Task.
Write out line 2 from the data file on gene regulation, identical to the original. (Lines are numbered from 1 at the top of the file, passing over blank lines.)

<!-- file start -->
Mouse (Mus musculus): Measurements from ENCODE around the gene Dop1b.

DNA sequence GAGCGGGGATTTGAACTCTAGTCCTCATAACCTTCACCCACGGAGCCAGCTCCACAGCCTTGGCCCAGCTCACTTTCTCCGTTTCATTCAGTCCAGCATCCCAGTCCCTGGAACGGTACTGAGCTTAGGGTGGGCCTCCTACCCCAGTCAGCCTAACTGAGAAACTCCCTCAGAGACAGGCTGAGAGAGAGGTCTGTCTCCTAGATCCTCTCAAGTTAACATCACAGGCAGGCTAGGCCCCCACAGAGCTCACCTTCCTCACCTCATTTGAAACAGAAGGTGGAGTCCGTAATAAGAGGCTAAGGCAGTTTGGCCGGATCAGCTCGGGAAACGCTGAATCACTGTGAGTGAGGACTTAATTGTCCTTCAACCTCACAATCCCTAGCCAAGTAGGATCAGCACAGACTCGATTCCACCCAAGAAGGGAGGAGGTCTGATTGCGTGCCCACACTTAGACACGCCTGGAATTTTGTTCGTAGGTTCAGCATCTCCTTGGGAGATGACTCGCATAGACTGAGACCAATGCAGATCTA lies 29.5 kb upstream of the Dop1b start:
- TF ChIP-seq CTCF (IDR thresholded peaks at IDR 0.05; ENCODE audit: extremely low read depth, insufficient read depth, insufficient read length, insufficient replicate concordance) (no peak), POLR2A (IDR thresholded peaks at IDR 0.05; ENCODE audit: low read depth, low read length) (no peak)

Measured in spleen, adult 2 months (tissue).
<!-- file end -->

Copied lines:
DNA sequence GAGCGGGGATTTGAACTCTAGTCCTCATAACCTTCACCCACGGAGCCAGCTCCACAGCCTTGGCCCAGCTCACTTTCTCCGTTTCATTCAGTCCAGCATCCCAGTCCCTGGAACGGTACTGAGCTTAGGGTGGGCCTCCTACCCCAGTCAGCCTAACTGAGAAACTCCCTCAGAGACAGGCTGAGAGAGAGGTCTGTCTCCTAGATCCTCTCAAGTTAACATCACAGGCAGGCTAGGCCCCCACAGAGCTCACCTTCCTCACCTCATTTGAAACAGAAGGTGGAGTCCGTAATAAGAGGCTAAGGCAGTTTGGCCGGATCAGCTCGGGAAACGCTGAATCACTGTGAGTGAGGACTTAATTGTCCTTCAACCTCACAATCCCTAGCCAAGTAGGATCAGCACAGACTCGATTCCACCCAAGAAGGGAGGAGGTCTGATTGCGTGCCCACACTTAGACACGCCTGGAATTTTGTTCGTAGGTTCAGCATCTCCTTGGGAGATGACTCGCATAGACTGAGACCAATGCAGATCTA lies 29.5 kb upstream of the Dop1b start: